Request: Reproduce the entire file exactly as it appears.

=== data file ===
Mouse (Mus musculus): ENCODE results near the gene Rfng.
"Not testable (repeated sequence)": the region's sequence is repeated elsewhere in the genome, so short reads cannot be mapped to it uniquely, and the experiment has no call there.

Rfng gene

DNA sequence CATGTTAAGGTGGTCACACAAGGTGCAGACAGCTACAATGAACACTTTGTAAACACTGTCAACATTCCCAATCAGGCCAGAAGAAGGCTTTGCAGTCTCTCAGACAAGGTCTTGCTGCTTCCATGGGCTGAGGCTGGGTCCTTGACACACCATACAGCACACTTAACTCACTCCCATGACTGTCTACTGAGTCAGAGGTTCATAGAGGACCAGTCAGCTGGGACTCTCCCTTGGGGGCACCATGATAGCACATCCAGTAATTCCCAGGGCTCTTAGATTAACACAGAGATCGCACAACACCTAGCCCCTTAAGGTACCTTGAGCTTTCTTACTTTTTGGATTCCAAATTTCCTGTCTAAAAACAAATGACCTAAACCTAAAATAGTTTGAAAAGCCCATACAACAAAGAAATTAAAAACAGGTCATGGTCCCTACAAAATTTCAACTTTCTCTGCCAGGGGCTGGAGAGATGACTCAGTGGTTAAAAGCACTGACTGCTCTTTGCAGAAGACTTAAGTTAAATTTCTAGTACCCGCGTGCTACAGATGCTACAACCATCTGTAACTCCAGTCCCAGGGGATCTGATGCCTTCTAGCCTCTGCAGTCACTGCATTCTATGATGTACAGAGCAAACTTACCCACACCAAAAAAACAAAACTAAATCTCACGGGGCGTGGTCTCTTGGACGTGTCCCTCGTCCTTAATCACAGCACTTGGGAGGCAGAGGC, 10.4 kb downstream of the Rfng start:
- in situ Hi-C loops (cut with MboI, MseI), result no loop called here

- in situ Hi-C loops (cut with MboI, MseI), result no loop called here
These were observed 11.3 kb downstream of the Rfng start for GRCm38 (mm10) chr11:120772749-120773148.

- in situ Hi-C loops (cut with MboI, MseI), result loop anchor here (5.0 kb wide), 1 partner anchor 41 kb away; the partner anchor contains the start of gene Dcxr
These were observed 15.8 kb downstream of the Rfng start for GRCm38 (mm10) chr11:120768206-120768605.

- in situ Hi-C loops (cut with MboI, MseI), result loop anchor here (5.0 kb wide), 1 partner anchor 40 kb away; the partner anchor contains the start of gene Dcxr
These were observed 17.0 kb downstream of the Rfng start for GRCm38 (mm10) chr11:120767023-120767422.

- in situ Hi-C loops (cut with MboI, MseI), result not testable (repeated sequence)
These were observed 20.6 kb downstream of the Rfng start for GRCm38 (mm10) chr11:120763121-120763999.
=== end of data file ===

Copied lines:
Mouse (Mus musculus): ENCODE results near the gene Rfng.
"Not testable (repeated sequence)": the region's sequence is repeated elsewhere in the genome, so short reads cannot be mapped to it uniquely, and the experiment has no call there.

Rfng gene

DNA sequence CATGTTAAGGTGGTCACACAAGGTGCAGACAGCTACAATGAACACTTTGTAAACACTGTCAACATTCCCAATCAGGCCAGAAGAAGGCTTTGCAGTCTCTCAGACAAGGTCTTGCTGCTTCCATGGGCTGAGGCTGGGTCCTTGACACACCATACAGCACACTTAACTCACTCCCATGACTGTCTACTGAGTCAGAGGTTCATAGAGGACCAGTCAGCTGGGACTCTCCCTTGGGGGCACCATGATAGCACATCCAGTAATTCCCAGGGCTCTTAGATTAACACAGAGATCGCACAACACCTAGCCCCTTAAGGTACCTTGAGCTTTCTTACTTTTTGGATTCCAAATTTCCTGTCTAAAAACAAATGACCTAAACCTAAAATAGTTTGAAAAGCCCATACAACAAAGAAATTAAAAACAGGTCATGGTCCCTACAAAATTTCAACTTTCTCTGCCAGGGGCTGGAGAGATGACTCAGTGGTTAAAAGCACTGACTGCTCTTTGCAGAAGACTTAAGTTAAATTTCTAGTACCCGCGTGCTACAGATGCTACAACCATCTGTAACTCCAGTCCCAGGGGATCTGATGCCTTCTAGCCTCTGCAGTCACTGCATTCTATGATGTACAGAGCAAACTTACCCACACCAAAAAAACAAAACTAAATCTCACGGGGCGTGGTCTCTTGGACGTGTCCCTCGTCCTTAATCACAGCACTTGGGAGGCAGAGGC, 10.4 kb downstream of the Rfng start:
- in situ Hi-C loops (cut with MboI, MseI), result no loop called here

- in situ Hi-C loops (cut with MboI, MseI), result no loop called here
These were observed 11.3 kb downstream of the Rfng start for GRCm38 (mm10) chr11:120772749-120773148.

- in situ Hi-C loops (cut with MboI, MseI), result loop anchor here (5.0 kb wide), 1 partner anchor 41 kb away; the partner anchor contains the start of gene Dcxr
These were observed 15.8 kb downstream of the Rfng start for GRCm38 (mm10) chr11:120768206-120768605.

- in situ Hi-C loops (cut with MboI, MseI), result loop anchor here (5.0 kb wide), 1 partner anchor 40 kb away; the partner anchor contains the start of gene Dcxr
These were observed 17.0 kb downstream of the Rfng start for GRCm38 (mm10) chr11:120767023-120767422.

- in situ Hi-C loops (cut with MboI, MseI), result not testable (repeated sequence)
These were observed 20.6 kb downstream of the Rfng start for GRCm38 (mm10) chr11:120763121-120763999.